Challenges to and Potentials of Cross-Scale Linkages for Environmental Conservation: A Focus of Natural Resource Management Network in Kuraburi Estuary

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"Estuary and lagoon ecosystems pose a special challenge to commons theory and common pool resource management by making the exclusion and subtractability problems more difficult to deal with. Together with climate variability, these areas are physically subject to various influences not only from the coastal and brackish environment but also the adjacent marine and terrestrial areas including the watershed. The regional resources in the ecotone spaces raise cross-boundary issues so that elaborations are required to move beyond a community-based resource management situation within a limited area. Under this circumstance, cross-scale institutions, which are in tune with the scales where ecosystems function, shall be taken into account. Given that multiple and heterogeneous resource users are involved in the ecological-social-economic system, building a natural resource management (NRM) network consisting of various resource user groups is essential to deal with the exclusion and subtractability problems. On this recognition, the paper aims to identify challenges to and potentials of cross-scale linkages, in terms of NRM network building in a case study of Kuraburi estuary, Thailand where two NRM networks have already been formulated by the initiatives of the local people and non-governmental organizations (NGOs). This study emphasizes the assessment of actual and potential effects of NRM network building. It highlights the significance of NRM network building to mobilize collaborative relationships among relevant stakeholders. Furthermore, the research identifies several challenges in developing cross-scale linkages at the horizontal level across space and at the vertical level among the stakeholders, in order to ensure the legitimacy of cooperative and collaborative works for the wise use of natural resource. Based on these analyses, this paper draws some implications on the role of cross-scale linkages, and identifies positive strengths and pressing constraints toward integrated common pool resource management in the wider ecotone spaces."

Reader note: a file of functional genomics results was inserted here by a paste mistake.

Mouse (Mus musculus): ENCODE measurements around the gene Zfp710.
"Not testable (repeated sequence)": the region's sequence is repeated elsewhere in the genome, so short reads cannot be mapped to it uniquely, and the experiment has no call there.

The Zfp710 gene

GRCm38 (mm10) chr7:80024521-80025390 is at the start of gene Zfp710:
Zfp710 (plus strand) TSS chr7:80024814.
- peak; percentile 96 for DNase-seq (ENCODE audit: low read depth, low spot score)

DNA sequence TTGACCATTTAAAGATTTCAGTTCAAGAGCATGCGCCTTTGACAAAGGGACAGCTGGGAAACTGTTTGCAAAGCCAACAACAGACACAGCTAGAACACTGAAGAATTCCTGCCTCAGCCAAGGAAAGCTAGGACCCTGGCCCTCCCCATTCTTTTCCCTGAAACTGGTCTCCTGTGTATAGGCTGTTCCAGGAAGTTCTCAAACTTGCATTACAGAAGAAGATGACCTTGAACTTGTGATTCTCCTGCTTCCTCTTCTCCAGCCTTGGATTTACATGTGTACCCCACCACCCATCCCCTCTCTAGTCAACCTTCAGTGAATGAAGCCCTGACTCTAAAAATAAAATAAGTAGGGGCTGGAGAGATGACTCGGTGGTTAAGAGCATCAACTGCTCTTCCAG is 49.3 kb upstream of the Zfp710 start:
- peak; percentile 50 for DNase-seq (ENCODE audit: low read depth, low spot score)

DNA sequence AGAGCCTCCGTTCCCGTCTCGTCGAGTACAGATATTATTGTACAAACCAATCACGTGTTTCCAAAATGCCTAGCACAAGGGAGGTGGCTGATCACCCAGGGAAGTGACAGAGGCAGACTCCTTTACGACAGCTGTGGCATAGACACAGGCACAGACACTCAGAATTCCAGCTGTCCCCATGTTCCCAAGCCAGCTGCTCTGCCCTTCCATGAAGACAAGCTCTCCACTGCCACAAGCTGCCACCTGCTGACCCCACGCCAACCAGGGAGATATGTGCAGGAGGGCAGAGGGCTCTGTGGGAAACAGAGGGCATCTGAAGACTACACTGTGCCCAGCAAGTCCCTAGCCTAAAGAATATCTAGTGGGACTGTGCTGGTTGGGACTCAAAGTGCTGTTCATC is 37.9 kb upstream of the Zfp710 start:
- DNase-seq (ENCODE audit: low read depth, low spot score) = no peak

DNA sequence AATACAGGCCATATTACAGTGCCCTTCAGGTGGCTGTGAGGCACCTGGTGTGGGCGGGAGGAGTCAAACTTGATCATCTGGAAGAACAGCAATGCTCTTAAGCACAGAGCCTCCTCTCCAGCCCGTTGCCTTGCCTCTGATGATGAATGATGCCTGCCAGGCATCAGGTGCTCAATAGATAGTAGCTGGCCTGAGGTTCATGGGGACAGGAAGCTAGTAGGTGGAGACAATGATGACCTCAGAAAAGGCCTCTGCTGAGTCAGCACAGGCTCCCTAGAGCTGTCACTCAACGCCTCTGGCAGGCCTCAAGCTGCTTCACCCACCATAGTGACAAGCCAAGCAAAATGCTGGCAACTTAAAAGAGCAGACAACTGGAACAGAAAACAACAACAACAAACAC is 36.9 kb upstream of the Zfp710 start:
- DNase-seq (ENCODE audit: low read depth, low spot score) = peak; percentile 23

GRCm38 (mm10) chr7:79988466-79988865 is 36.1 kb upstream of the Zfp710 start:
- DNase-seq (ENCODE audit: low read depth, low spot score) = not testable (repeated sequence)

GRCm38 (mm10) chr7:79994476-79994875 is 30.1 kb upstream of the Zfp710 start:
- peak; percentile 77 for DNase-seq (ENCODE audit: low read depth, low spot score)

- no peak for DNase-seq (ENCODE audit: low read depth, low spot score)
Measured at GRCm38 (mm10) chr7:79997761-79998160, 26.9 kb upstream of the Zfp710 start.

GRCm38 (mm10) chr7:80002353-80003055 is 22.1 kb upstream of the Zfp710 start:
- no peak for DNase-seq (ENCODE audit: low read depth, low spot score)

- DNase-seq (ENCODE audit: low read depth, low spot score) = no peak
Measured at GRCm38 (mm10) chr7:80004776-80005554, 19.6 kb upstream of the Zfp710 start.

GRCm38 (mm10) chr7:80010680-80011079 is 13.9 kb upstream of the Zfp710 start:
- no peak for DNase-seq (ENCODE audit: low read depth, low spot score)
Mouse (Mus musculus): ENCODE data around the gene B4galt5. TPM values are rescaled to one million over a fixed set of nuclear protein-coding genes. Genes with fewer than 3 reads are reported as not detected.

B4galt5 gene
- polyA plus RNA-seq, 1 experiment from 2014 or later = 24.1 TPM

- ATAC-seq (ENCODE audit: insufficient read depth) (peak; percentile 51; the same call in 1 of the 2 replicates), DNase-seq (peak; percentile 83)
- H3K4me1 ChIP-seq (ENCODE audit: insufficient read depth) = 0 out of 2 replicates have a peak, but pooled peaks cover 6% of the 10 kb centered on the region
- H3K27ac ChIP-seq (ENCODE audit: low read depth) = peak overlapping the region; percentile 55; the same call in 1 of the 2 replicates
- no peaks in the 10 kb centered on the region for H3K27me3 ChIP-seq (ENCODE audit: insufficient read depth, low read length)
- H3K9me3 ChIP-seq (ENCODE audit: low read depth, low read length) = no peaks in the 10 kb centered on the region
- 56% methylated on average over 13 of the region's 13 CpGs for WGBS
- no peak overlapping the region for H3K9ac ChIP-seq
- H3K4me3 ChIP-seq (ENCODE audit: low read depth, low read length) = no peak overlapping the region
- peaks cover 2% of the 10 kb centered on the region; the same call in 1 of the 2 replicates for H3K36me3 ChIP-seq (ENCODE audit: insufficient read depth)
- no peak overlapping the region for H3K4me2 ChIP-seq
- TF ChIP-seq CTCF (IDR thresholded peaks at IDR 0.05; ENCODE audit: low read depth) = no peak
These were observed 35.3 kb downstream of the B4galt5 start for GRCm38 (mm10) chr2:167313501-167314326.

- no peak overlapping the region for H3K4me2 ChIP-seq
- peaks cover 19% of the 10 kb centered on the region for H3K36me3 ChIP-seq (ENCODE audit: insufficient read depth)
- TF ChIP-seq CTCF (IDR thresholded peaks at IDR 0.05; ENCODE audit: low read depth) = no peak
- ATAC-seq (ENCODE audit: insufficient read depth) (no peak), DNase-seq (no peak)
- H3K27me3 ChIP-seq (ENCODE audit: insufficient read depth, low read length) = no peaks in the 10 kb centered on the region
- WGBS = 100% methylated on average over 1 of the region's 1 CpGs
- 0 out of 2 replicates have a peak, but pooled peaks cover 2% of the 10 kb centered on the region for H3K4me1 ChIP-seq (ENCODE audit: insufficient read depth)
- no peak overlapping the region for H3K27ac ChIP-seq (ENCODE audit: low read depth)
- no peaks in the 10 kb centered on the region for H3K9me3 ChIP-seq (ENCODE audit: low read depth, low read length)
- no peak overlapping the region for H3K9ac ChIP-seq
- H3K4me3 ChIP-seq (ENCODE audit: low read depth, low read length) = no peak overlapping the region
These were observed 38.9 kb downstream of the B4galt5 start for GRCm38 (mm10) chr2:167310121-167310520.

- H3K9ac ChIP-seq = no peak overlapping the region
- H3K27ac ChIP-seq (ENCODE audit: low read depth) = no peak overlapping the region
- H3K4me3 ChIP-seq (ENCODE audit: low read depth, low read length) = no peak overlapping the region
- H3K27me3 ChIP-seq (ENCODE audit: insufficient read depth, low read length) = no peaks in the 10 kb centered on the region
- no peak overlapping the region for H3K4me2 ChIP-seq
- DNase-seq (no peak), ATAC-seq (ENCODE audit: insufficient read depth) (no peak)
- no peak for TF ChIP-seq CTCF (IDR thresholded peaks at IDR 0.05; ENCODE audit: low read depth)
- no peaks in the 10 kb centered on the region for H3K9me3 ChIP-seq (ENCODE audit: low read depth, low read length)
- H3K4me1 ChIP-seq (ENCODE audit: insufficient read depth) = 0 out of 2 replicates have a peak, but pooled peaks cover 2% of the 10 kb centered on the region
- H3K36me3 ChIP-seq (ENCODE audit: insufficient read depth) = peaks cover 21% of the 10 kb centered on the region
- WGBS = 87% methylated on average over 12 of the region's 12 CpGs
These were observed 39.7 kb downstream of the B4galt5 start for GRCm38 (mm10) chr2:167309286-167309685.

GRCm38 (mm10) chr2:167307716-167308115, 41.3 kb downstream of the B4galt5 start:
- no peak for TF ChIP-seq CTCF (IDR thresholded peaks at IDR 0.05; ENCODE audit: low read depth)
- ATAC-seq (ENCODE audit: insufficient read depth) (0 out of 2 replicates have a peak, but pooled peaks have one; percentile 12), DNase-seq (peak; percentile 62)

scale, networks, environmental change